Appellate Judge Tom Becker wonders if there'll be a French version of that old Steven Spielberg film, Toujours.
"It will go steadily downhill for a while, and then it will be over."
The Oscar winner for Best Foreign Film, and one of the most honored films of 2012, makes its Blu-ray debut.
Facts of the Case
Georges (Jean-Louis Trintignat, Z) and Anne (Emmanuelle Riva, Three Colors: Blue) are retired music teachers. Although in their 80s, they enjoy a pleasant life with activities that include attending concerts and films.
One day, Anne suffers a seizure—she just seems to go blank, and while Georges gets ready to go for help, she comes back, as if nothing happened.
Anne has an operation to relieve a blocked artery, but what should cure her instead makes her worse—she is one of the few who experiences failure of this particular procedure.
Now, Anne is partially paralyzed, and Georges has become her caregiver.
And neither wants to live like this.
As the title suggests, Amour is a love story, but far from a romantic lark. It's actually a terrifying film about long-term devotion and the devastating effects of illness.
While the film is ultimately sad and disturbing, Haneke doesn't trade on sentiment; everything here, from the script to the direction to the performances, is clear-eyed, almost clinical. There are several long passages that are either silent or that feature banal chatter; what there is not is a single moment where an emotion is cued by music. In fact, virtually all the music in the film is classical—Schubert, Beethoven, Bach—and even that is used sparingly. There are few moments in which characters talk in depth about either the past or what is happening now, making those few times when they do all the more powerful.
It's also what makes the film occasionally difficult to sit through: Haneke's insistence on not making an emotionally manipulative film at times creates an emotionally remote one. It's a story of passion told dispassionately. We feel for the characters thanks to the depth of the performances and of course, the despairing situation, though Haneke often gives us little to go on as far as actually knowing these people.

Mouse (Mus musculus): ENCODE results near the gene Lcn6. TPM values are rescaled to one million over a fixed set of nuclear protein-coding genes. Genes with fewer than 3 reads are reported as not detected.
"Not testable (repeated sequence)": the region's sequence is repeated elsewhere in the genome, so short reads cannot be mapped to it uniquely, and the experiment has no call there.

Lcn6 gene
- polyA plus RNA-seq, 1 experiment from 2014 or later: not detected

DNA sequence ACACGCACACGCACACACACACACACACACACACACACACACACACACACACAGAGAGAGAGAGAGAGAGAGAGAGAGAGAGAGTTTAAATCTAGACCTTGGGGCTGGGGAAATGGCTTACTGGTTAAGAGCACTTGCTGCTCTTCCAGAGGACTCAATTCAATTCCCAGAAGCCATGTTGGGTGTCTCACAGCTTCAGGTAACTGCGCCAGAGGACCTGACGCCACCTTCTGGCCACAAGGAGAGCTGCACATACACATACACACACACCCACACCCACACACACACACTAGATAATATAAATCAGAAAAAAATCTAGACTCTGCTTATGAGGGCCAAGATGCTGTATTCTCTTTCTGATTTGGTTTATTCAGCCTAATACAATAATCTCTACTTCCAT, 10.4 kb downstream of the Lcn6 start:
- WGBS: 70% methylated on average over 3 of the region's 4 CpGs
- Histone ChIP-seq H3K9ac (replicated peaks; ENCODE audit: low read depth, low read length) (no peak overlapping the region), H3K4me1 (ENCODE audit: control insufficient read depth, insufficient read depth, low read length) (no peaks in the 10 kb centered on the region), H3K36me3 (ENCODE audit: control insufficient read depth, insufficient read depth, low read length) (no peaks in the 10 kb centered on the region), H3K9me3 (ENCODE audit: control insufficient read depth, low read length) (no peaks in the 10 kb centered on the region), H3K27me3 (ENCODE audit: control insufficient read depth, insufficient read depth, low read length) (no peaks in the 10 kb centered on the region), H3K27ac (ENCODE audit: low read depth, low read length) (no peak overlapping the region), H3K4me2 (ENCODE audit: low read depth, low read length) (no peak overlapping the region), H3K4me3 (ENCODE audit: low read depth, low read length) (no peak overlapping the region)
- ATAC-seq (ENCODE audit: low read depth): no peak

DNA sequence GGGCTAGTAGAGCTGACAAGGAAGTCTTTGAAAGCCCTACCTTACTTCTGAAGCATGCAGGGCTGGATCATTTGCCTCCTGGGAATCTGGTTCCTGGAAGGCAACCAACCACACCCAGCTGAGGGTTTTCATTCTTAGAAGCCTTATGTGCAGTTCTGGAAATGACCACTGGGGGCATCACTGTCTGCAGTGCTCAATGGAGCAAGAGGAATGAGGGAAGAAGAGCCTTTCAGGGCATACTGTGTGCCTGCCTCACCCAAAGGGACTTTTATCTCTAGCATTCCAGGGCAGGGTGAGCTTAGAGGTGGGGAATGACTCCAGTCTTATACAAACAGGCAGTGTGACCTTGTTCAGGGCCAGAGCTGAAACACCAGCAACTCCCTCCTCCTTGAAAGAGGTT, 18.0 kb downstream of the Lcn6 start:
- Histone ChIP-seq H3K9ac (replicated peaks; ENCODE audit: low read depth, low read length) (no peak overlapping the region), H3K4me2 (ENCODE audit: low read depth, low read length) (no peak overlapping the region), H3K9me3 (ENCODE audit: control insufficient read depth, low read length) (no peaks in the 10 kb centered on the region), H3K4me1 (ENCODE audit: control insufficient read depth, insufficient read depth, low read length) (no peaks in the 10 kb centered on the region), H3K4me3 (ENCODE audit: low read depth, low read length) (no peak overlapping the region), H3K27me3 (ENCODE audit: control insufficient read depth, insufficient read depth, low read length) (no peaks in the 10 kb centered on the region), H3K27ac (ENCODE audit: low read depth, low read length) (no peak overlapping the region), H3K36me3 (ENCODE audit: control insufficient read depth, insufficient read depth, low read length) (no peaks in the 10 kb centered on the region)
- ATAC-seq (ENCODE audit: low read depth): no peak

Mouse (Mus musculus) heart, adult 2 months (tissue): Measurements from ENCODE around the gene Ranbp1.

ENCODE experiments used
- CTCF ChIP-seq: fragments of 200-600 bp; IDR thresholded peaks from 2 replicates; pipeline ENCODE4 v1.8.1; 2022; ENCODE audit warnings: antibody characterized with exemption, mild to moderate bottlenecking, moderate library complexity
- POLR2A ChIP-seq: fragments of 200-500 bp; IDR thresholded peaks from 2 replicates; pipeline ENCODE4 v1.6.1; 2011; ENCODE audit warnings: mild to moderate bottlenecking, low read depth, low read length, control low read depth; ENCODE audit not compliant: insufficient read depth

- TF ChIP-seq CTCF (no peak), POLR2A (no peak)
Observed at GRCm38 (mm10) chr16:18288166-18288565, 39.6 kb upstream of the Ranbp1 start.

But we can see that they are both people of dignity and independence, and Anne's condition robs them of both. Georges hires nurses to help lighten his load, firing one who strikes him as condescending. Neighbors help run errands, their kind eyes and well-intended endearments stinging of pity. When Georges finally decides to lock out the rest of the world, it sadly makes sense.
Amour would never have worked without superlative performances, and Haneke gets those in spades. Riva is heartbreaking as the increasingly frail Anne. What makes her decline even more difficult to witness is seeing how spry and agile Riva is in her "healthy" scenes; if I didn't know she was in her 80s, I would have assumed she was a younger actress playing old. While Riva won the lion's share of critical kudos—including an Oscar nomination, recognition from several U.S. critics groups, as well as a number of awards in Europe—Trintignat's performance is just as good; really, he's the film's emotional center. Both performances are indelible. Isabelle Huppert (Heaven's Gate) is excellent as Georges and Anne's concerned daughter.
Amour (Blu-ray) from Sony sports an overall high-quality 1080p transfer. Virtually the entire film takes place in Georges and Anne's low-lit apartment, so the picture already has a muted quality, but the image is clear and reasonably sharp. The DTS-HD surround track is quite good as well, picking up all-important ambient sounds and offering a clear representation of the dialogue.
Supplement-wise, Sony gives us a "making of," Love Scenes, and a Q&A with Haneke at the Los Angeles County Museum of Art, moderated by film critic Elvis Mitchell. Both these supplements are fine and offer solid background on the production and process of making Amour. The film's trailer rounds out the set.
As I mentioned above, Amour was one of the most honored films of 2012, winning the Palme d'Or at Cannes, several Best Foreign Film awards, and Best Picture of the Year from the Los Angeles Film Critics Association and the National Society of Film Critics. It is also one of the few foreign language films to receive and Oscar nomination for Best Picture (along with a Best Director nomination for Haneke).
The film is a masterpiece that's at once moving and beautiful, as well as defiantly hard-edged; a must-see.
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